Anna Bromilow Shares Her Fashion Month Highlights

Anna Bromilow Shares Her Fashion Month Highlights

Former Tatler fashion director and revered stylist Anna Bromilow has been to plenty of Fashion Weeks and seen multiple runway shows – and yet, the AW21 previews aren’t likely to be something she’ll forget in a hurry. With designers and fashion houses forced to debut new collections in innovative – and mostly virtual – ways, that doesn't mean next season’s pieces are any less desirable. Here, in the latest instalment of her SL column, she reveals what stood out the most to her…

Another Fashion Month is over. Paris has just drawn to a close, leaving the best until last – as usual. Even so, it's difficult to get used to this virtual unveiling – I hope some kind of normality resumes by September. Without its glamorous stage, exclusive guest list and all-round excitement, it's pretty impossible to generate the same buzz. Like the art world, fashion is suffering in the virtual age – a 3D spectacle is reduced to a 2D screen, and as a stylist or buyer, it’s difficult to get a feel for the collection when you can’t, actually, feel it. 

It explains why this latest Fashion Week hasn’t been the easiest for designers to navigate. Many opted to play it safe and appeal to a less trend-led, more lifestyle-oriented crowd – after all, who wants to invest in clothes that aren’t relevant behind closed doors right now? For others, waiting to press life’s play button has prompted a burst of creativity – believe me, when real life resumes, it’ll be time to let rip with volume, colour and texture. For example, Erdem still produced his majestic, printed dresses and Roksanda delivered her usual interpretation of colour and volume. If you ask me, there was still much to covet and plenty to feel inspired by.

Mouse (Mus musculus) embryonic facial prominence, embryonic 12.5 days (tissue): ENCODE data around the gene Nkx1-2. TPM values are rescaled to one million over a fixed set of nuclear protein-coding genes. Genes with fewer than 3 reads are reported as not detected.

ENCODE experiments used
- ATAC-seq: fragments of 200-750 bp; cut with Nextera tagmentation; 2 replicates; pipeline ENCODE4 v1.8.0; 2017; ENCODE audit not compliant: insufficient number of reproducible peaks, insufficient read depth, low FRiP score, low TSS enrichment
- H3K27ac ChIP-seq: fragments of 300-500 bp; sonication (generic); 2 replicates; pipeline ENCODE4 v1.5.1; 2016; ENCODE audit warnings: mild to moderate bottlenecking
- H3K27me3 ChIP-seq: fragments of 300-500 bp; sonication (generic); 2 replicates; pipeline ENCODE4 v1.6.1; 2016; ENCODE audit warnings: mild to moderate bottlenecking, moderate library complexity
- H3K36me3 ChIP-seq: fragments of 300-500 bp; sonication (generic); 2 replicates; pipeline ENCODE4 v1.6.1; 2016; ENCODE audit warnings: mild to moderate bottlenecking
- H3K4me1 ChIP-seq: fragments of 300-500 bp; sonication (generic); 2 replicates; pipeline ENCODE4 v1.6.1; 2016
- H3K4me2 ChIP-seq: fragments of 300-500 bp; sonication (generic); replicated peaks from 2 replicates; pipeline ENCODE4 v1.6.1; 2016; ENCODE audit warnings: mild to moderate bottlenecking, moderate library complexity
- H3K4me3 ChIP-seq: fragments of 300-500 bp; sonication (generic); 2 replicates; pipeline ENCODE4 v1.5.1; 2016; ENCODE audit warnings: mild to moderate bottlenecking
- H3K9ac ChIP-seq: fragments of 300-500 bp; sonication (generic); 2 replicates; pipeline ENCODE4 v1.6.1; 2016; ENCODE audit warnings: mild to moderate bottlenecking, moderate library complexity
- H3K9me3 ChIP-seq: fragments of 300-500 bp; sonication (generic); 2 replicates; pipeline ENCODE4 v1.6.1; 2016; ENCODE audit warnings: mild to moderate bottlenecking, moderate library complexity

This season, the luxury brand was forced to relocate in light of ongoing renovations at the Grand Palais. Artistic director Virginie Viard chose a left bank nightclub to show her AW21 collection, taking the opportunity to revel in a more intimate venue. “Karl was always telling me about the shows he staged in the 70s, with the girls getting dressed on their own in a restaurant in Paris,” she said. To see Chanel's dark and simple stage was a moment in itself. Yes, the usual magnificence and spectacle was missing, but this intimacy made the models and the clothes feel more accessible, and everything more visible. Plus, the line-up of pieces felt like things you could immediately incorporate into your own wardrobe.